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The Night of Shattered Myth
9th November, 1938
Just as our truck neared the corner of the Heidereuter Alley, the moon retired behind the clouds. Shards of glass littered the pavement. The night was filled with desperate shrieks, breaking glass, gunshots, and pleas for mercy.
Our orders: to ship these savage fools with yellow stars to extermination camps.
Our duty: to follow without question.
Our job: to kill.
The coal-black swastika on the rear of the truck showed a ghastly grin. Peace is a fool’s concept. War is the imperial truth. The synagogues heaved desperately, and thousands of Jews prayed for escape.
The orders were precise, “Execute as many children as you wish. They eat, yet can’t work.” Men and women would be sent to separate extermination-camps to be starved or tortured until death arrived as a welcome release.
As I was loading the emaciated Jewish children into the truck, I felt something tug at my shirt sleeve. Disgusted, I turned to find a bony child with hollow eyes. My duty was to kill, but something about him was familiar. And then it dawned on me. “Abbott?”
The child nodded. “I am Issao, Abbott’s son. They killed my father.” Tears welled in his eyes.
I suddenly remembered the pool we had loved as children, Abbott and I playing our reeds at the lake’s edge. Our different religions never came between us until Herr Hitler began his crazy rampage. When I was taught about the Jewish scourge, I hadn’t wanted to think about my friend. And now, looking into his son’s eyes, I was no longer a soldier. I was just a human being, an indebted friend.
I knew I was making a terrible mistake. I could almost hear the Führèr screaming, “Treason! Death!” But, the one speck of humanity that still blotted my soul rebelled. Acting on instinct, I checked to make sure the children were seated safely in back and bolted the latch. I turned the key and the truck’s engine rumbled to life. The swastika glared at me. Treachery? Death! As I sped off with the truckload of gaunt children, the moon abandoned its hideout and lit my way. Children were crying from hunger and fear and I was in disbelief. How could anyone justify the murder of innocent children?
Near the heavily guarded Berlin border, my heart began racing faster. There was no way I could pass through without getting shot. I prayed for a miracle.
As I neared the gates, the guard stopped me. “Your pass?”
“I, well…the orders were last moment. I’m shipping this scum out of Berlin. Here’s my badge.” He eyed me suspiciously. I flipped him a couple of Reichsmarks. “For bier!”
The guard saluted and, with a cry of “Heil Hitler,” opened the gates.
Driving away from Berlin, I racked my brain for connections I could use for the children’s safety, but most of the people or places I knew were far too risky. And then I remembered Paul, my childhood teacher and the kindest man I had ever known. He was my only hope. I made my way toward the familiar village from my youth.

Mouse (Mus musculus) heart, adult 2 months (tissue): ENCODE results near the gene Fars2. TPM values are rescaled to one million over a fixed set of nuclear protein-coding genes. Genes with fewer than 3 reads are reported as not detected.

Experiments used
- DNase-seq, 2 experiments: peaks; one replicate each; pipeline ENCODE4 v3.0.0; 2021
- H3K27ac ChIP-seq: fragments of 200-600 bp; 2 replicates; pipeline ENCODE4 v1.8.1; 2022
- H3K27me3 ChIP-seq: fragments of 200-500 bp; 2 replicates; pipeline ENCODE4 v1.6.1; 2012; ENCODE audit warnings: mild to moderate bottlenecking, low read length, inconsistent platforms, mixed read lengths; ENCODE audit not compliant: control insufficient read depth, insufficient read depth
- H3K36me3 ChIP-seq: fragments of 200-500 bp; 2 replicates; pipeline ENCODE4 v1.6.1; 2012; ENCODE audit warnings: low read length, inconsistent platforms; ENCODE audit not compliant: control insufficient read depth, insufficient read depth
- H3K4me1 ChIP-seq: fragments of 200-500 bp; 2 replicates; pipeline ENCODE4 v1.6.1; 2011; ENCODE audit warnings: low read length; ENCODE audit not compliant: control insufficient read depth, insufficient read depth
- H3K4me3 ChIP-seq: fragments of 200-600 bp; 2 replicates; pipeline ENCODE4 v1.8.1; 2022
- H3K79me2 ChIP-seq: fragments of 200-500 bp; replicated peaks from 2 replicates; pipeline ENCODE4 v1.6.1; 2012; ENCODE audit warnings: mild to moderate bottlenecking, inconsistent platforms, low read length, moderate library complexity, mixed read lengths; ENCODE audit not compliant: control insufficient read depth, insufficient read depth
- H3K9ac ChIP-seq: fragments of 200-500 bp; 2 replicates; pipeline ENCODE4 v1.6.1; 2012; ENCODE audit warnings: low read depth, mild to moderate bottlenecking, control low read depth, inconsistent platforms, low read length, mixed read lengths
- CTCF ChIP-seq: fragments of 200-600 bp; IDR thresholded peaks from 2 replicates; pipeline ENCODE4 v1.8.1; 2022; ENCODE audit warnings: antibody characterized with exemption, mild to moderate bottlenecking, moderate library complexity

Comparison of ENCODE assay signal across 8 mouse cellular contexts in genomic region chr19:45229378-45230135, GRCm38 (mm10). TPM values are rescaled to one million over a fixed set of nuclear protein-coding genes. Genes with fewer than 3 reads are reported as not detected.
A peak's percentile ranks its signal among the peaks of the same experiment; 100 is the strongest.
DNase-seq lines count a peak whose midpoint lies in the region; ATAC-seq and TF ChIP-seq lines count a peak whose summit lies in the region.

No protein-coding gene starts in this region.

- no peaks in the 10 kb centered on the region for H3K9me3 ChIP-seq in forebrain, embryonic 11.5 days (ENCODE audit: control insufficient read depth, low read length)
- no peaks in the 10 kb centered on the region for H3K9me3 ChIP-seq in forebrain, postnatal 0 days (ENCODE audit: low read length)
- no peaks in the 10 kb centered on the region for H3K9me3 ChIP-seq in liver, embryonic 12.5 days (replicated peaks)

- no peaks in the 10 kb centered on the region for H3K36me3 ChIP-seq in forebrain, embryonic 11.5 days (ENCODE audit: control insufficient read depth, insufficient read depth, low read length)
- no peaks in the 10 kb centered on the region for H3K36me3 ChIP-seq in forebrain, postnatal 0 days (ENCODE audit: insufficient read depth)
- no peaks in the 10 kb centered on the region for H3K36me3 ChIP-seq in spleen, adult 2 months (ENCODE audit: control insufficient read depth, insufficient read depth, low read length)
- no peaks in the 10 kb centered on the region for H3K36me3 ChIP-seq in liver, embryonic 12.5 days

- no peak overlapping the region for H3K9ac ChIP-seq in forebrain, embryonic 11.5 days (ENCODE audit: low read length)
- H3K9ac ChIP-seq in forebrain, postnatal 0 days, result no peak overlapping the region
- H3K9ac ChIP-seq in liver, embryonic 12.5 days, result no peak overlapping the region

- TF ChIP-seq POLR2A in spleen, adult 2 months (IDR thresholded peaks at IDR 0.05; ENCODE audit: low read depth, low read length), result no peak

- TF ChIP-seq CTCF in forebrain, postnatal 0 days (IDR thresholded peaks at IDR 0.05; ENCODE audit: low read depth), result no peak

As I reached the outskirts of town, I was comforted by the familiar sights. I drove through the village, past the solitary willow tree and my old church, and turned onto a dirt road marked by a rusty signboard advertising cheeses and fresh milk. I pulled to a stop in front of the farmhouse, got out, and knocked on the door, but when I asked for Paul, the woman shook her head.
“Please, Paul was my friend and teacher when I was a boy.”
She hesitated, wiping her sturdy hands on her apron. “Follow me,” she said, and stepped outside to lead me around the house toward the barn where a man with gray hair and rimmed glasses sat on a bench, reading. He looked up at my uniform in alarm.
“Paul,” I whispered. “Is that really you?”
“Have we met?”
“It’s Alfred. I’ve come for a refresher on formulas,” I said.
Paul flashed me a cautious smile and said, “Come sit, my friend. I had one particular formula that has stayed with me all these years.”
I sat beside him, laughing in relief as he gave my head the same sturdy knuckling I remembered from my childhood. He introduced me to his wife and began filling me in on the goings on at the farm, the cows, and children. It was if we had never been apart. But could I trust him with the children’s lives? With my life? Was it fair to ask him to risk his own life? His family and farm?
Before I could ask these questions, his wife was coming back around the house with two of the children. “There’s more, Paul.” She held their little hands tenderly, but her face reflected the horror of our situation.
Paul looked surprised as I broke into tears. “I, we, need your help. I’m sorry to ask, but they’re just children. Innocent children.”
Paul’s kindness and moral integrity was unchanged. He immediately agreed to help the children with this risky endeavor. Two of his farmhands emerged from the barn to help unload the children and get them into the house. Some were barely alive. As the children were carried inside, I again felt a tug. “Did you know my father?” asked the boy.
I lifted the bony, weightless thing into my arms and kissed his dirty forehead. “Don’t worry. They’ll take good care of you.” I couldn’t answer his question, admit what a selfish, bloodthirsty cut-throat his father had once befriended.
“It’s time you leave,” Paul said. “Your truck will attract attention.”
I nodded, as Paul’s wife took Issao’s hand.
“May God bless you! We’ll take care of them,” my friend promised.
As I hoisted myself into the truck, the sky was illuminated with a brilliant orange hue. Even if I died today, I had no regrets. For once, I had been my own Führèr.